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Showing posts from April, 2016

Is a polygenic model of schizophrenia genetics really proven?

Response to “A joint history of the nature of genetic variation and the nature of schizophrenia”.*
Kenneth Kendler’s article on the nature of genetic variation and the nature of schizophrenia claims that theory and empirical evidence have proven the polygenic architecture of this disorder. In fact, both theory and data are entirely consistent with a very different model of high genetic heterogeneity, where the disorder is largely caused in individuals by one or a few mutations in any of a large number of genes, incorporating important and complex effects of genetic background.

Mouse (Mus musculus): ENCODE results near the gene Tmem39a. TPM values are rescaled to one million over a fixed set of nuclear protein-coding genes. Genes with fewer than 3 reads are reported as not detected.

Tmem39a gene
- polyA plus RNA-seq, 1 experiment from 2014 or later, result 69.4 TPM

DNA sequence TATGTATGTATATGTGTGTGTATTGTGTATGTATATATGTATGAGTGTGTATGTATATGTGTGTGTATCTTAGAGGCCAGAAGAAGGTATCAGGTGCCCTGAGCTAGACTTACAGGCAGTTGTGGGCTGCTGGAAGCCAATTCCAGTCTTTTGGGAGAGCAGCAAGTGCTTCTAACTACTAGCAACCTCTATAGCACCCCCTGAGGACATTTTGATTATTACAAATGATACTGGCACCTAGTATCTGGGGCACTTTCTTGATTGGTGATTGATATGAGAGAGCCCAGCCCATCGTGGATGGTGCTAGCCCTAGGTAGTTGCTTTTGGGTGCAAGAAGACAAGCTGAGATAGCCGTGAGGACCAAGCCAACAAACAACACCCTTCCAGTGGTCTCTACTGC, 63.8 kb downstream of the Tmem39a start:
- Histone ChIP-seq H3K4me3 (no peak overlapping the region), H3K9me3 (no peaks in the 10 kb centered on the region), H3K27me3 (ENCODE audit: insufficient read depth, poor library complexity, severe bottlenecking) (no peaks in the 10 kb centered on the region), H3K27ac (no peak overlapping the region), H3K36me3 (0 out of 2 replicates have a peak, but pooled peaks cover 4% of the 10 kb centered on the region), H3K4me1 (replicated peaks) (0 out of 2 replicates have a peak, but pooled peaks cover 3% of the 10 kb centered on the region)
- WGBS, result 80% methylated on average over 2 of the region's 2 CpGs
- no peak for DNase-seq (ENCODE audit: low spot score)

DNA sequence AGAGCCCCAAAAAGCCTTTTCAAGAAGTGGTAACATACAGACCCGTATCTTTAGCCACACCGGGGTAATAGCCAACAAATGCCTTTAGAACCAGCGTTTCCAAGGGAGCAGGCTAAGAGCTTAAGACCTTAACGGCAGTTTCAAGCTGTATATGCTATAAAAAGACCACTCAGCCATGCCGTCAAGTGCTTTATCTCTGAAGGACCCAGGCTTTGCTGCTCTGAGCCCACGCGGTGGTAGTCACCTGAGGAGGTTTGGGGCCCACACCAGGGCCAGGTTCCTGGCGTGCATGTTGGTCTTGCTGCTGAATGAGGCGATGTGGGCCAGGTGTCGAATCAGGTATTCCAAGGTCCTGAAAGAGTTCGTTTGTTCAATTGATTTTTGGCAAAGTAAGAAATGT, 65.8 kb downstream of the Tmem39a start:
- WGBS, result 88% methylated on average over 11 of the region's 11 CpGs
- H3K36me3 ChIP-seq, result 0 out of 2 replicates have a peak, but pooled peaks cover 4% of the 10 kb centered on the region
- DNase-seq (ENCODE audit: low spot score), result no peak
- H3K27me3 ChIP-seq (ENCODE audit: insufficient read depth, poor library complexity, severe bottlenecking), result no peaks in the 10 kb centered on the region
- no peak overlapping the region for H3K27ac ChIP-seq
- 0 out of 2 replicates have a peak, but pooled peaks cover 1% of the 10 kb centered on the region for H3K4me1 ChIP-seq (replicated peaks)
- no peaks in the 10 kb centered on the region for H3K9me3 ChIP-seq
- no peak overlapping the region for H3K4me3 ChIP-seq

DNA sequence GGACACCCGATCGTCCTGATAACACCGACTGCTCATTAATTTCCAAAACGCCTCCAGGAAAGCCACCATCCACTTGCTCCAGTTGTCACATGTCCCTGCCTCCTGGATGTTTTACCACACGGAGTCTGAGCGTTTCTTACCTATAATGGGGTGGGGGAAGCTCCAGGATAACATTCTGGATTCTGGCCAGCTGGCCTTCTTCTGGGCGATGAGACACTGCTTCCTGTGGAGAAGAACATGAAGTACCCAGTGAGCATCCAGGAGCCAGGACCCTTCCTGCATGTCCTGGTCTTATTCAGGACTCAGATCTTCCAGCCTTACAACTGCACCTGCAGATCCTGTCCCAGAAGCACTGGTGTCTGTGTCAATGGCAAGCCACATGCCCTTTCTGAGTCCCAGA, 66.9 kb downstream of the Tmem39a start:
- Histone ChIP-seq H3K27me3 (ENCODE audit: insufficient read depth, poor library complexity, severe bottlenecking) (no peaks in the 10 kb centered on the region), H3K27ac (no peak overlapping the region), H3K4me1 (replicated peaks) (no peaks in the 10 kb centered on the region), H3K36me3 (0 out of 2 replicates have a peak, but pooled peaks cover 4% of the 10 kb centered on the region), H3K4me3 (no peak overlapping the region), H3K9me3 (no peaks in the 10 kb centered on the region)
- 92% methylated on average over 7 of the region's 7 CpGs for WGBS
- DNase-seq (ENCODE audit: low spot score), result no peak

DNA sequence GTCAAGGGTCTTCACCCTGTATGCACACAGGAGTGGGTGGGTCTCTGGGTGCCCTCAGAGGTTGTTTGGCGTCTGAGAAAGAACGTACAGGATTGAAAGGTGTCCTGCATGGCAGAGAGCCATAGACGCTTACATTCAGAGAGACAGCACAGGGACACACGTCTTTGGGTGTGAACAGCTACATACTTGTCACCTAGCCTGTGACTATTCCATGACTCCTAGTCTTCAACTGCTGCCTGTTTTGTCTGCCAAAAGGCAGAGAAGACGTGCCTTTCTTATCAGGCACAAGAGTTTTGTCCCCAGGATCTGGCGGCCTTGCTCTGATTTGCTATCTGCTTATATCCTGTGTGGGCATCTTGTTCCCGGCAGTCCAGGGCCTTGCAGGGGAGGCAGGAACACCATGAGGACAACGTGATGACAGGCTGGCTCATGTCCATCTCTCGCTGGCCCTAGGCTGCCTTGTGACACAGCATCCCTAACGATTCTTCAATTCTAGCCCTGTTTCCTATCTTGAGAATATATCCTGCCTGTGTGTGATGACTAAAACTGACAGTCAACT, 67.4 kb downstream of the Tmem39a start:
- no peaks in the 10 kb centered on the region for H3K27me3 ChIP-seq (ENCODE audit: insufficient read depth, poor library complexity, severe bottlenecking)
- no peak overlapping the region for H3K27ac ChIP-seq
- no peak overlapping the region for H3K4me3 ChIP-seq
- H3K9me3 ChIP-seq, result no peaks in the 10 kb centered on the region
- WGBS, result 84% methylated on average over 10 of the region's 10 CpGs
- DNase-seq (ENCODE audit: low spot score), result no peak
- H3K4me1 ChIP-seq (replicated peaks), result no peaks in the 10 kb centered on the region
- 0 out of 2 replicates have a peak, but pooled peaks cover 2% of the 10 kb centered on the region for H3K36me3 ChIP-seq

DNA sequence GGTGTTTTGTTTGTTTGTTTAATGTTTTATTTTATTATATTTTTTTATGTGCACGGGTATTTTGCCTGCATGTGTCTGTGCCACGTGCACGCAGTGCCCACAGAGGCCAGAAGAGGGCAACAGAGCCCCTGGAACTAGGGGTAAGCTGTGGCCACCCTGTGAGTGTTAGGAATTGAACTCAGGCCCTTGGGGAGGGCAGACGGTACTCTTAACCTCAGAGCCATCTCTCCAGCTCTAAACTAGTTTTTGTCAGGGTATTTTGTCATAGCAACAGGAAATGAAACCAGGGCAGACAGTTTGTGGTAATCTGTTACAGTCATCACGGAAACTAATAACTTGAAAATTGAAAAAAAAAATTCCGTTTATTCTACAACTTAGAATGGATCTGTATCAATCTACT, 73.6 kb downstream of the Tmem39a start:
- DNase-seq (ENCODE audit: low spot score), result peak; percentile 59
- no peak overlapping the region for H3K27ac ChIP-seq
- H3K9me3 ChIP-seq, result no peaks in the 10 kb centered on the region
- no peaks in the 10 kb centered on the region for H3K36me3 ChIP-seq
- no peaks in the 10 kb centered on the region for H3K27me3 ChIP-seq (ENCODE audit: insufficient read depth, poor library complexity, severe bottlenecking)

KK provides a scholarly overview of the history of ideas in these intertwined fields1. While historically interesting, the early arguments between biometricians and Mendelians about continuous versus dichotomous traits conflate two distinct questions: (i) what type of genetic variation contributes to the gradual evolution of new species?, and (ii) what type of genetic variation causes disease? There is no reason t…